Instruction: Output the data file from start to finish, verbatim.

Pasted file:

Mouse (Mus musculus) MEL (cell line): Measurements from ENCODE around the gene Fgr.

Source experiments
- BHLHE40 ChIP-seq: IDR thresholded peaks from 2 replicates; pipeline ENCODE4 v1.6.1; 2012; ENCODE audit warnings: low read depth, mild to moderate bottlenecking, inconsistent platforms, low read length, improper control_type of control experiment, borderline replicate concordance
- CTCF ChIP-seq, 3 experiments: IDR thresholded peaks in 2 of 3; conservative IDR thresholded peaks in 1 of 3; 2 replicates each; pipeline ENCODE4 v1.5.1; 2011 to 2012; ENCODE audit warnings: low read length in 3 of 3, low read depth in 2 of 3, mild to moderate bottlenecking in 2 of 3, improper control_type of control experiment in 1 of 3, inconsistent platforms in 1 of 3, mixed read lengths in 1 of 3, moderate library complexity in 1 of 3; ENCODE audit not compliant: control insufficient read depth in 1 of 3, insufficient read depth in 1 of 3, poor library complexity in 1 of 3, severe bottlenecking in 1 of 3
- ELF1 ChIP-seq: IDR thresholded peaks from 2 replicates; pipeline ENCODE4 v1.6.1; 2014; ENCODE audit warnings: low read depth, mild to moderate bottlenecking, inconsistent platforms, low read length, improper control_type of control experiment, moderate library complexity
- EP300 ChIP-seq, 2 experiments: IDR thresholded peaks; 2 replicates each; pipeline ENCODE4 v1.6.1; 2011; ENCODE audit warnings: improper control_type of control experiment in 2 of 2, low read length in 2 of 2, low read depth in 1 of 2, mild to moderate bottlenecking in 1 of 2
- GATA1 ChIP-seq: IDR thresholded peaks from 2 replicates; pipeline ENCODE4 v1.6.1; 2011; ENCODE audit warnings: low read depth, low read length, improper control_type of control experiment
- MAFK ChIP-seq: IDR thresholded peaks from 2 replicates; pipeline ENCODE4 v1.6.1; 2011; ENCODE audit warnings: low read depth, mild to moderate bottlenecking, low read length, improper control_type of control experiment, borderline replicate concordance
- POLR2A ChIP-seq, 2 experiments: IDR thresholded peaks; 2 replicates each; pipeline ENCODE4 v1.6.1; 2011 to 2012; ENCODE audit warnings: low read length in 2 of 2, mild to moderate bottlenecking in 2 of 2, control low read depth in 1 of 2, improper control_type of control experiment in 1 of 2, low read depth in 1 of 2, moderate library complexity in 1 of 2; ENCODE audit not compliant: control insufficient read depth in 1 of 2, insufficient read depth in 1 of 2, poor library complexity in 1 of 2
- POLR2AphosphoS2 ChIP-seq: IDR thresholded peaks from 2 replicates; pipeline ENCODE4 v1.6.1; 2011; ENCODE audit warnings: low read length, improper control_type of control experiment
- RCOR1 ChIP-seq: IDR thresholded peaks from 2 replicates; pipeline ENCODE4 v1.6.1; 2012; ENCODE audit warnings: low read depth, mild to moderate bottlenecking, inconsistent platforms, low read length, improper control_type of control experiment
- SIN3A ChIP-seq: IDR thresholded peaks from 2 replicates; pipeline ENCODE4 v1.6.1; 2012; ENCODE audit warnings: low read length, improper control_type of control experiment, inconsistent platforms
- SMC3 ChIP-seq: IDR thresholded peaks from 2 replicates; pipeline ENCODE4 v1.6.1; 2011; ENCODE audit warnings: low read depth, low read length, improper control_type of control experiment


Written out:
Mouse (Mus musculus) MEL (cell line): Measurements from ENCODE around the gene Fgr.

Source experiments
- BHLHE40 ChIP-seq: IDR thresholded peaks from 2 replicates; pipeline ENCODE4 v1.6.1; 2012; ENCODE audit warnings: low read depth, mild to moderate bottlenecking, inconsistent platforms, low read length, improper control_type of control experiment, borderline replicate concordance
- CTCF ChIP-seq, 3 experiments: IDR thresholded peaks in 2 of 3; conservative IDR thresholded peaks in 1 of 3; 2 replicates each; pipeline ENCODE4 v1.5.1; 2011 to 2012; ENCODE audit warnings: low read length in 3 of 3, low read depth in 2 of 3, mild to moderate bottlenecking in 2 of 3, improper control_type of control experiment in 1 of 3, inconsistent platforms in 1 of 3, mixed read lengths in 1 of 3, moderate library complexity in 1 of 3; ENCODE audit not compliant: control insufficient read depth in 1 of 3, insufficient read depth in 1 of 3, poor library complexity in 1 of 3, severe bottlenecking in 1 of 3
- ELF1 ChIP-seq: IDR thresholded peaks from 2 replicates; pipeline ENCODE4 v1.6.1; 2014; ENCODE audit warnings: low read depth, mild to moderate bottlenecking, inconsistent platforms, low read length, improper control_type of control experiment, moderate library complexity
- EP300 ChIP-seq, 2 experiments: IDR thresholded peaks; 2 replicates each; pipeline ENCODE4 v1.6.1; 2011; ENCODE audit warnings: improper control_type of control experiment in 2 of 2, low read length in 2 of 2, low read depth in 1 of 2, mild to moderate bottlenecking in 1 of 2
- GATA1 ChIP-seq: IDR thresholded peaks from 2 replicates; pipeline ENCODE4 v1.6.1; 2011; ENCODE audit warnings: low read depth, low read length, improper control_type of control experiment
- MAFK ChIP-seq: IDR thresholded peaks from 2 replicates; pipeline ENCODE4 v1.6.1; 2011; ENCODE audit warnings: low read depth, mild to moderate bottlenecking, low read length, improper control_type of control experiment, borderline replicate concordance
- POLR2A ChIP-seq, 2 experiments: IDR thresholded peaks; 2 replicates each; pipeline ENCODE4 v1.6.1; 2011 to 2012; ENCODE audit warnings: low read length in 2 of 2, mild to moderate bottlenecking in 2 of 2, control low read depth in 1 of 2, improper control_type of control experiment in 1 of 2, low read depth in 1 of 2, moderate library complexity in 1 of 2; ENCODE audit not compliant: control insufficient read depth in 1 of 2, insufficient read depth in 1 of 2, poor library complexity in 1 of 2
- POLR2AphosphoS2 ChIP-seq: IDR thresholded peaks from 2 replicates; pipeline ENCODE4 v1.6.1; 2011; ENCODE audit warnings: low read length, improper control_type of control experiment
- RCOR1 ChIP-seq: IDR thresholded peaks from 2 replicates; pipeline ENCODE4 v1.6.1; 2012; ENCODE audit warnings: low read depth, mild to moderate bottlenecking, inconsistent platforms, low read length, improper control_type of control experiment
- SIN3A ChIP-seq: IDR thresholded peaks from 2 replicates; pipeline ENCODE4 v1.6.1; 2012; ENCODE audit warnings: low read length, improper control_type of control experiment, inconsistent platforms
- SMC3 ChIP-seq: IDR thresholded peaks from 2 replicates; pipeline ENCODE4 v1.6.1; 2011; ENCODE audit warnings: low read depth, low read length, improper control_type of control experiment